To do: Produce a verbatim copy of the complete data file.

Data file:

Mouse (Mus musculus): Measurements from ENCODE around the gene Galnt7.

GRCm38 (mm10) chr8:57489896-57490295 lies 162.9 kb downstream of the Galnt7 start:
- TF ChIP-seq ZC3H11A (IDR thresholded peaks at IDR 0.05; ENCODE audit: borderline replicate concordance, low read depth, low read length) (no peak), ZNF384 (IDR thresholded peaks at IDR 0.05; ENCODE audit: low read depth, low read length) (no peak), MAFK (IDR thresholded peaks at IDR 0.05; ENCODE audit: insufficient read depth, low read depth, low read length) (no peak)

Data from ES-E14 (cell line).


Mouse (Mus musculus): Measurements from ENCODE around the gene Galnt7.

GRCm38 (mm10) chr8:57489896-57490295 lies 162.9 kb downstream of the Galnt7 start:
- TF ChIP-seq ZC3H11A (IDR thresholded peaks at IDR 0.05; ENCODE audit: borderline replicate concordance, low read depth, low read length) (no peak), ZNF384 (IDR thresholded peaks at IDR 0.05; ENCODE audit: low read depth, low read length) (no peak), MAFK (IDR thresholded peaks at IDR 0.05; ENCODE audit: insufficient read depth, low read depth, low read length) (no peak)

Data from ES-E14 (cell line).